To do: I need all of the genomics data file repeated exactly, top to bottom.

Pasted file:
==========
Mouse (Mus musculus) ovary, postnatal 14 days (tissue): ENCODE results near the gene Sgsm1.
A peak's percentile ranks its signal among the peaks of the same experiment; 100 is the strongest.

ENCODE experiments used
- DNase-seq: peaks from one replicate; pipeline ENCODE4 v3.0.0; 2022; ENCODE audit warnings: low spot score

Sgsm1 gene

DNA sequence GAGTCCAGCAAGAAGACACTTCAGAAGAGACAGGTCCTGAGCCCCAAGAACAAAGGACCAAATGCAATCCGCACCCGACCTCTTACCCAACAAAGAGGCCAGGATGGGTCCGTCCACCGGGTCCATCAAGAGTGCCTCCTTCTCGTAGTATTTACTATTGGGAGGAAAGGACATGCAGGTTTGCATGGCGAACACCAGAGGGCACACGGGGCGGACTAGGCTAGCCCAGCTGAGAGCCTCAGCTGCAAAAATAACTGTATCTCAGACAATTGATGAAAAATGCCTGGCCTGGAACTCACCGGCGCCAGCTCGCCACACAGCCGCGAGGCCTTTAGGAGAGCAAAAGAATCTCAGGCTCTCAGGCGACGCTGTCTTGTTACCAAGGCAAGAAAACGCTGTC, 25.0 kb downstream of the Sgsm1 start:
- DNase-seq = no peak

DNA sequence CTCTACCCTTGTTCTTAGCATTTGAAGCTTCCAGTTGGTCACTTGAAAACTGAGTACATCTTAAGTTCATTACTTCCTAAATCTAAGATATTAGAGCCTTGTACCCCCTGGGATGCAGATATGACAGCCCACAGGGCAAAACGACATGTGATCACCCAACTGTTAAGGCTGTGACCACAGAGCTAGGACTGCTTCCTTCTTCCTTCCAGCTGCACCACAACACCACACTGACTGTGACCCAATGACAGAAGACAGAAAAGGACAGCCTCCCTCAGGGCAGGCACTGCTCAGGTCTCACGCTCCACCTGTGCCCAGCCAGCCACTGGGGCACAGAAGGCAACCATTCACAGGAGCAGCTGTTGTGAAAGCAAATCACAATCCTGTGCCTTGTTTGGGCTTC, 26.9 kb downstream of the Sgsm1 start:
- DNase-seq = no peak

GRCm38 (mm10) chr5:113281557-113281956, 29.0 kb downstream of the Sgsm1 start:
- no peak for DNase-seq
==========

Mouse (Mus musculus) ovary, postnatal 14 days (tissue): ENCODE results near the gene Sgsm1.
A peak's percentile ranks its signal among the peaks of the same experiment; 100 is the strongest.

ENCODE experiments used
- DNase-seq: peaks from one replicate; pipeline ENCODE4 v3.0.0; 2022; ENCODE audit warnings: low spot score

Sgsm1 gene

DNA sequence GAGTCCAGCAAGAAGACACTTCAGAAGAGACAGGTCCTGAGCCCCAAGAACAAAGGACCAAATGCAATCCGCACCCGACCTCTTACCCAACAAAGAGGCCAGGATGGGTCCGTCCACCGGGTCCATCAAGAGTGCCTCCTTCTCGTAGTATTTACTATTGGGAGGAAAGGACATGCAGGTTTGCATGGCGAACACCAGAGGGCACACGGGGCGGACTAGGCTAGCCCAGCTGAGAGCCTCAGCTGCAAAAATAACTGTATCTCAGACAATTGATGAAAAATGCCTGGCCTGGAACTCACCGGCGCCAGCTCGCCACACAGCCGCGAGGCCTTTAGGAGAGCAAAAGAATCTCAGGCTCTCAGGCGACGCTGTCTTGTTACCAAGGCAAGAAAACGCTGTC, 25.0 kb downstream of the Sgsm1 start:
- DNase-seq = no peak

DNA sequence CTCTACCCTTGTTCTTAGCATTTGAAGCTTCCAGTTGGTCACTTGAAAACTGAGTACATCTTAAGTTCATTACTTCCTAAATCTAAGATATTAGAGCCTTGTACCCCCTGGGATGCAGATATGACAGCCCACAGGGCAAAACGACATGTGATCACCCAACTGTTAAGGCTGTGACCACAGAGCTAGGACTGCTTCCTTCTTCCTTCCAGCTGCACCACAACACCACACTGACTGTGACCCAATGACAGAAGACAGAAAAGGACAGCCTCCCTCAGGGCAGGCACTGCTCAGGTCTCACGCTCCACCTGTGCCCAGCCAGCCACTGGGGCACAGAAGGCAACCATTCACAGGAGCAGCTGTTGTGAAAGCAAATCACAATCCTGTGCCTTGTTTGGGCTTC, 26.9 kb downstream of the Sgsm1 start:
- DNase-seq = no peak

GRCm38 (mm10) chr5:113281557-113281956, 29.0 kb downstream of the Sgsm1 start:
- no peak for DNase-seq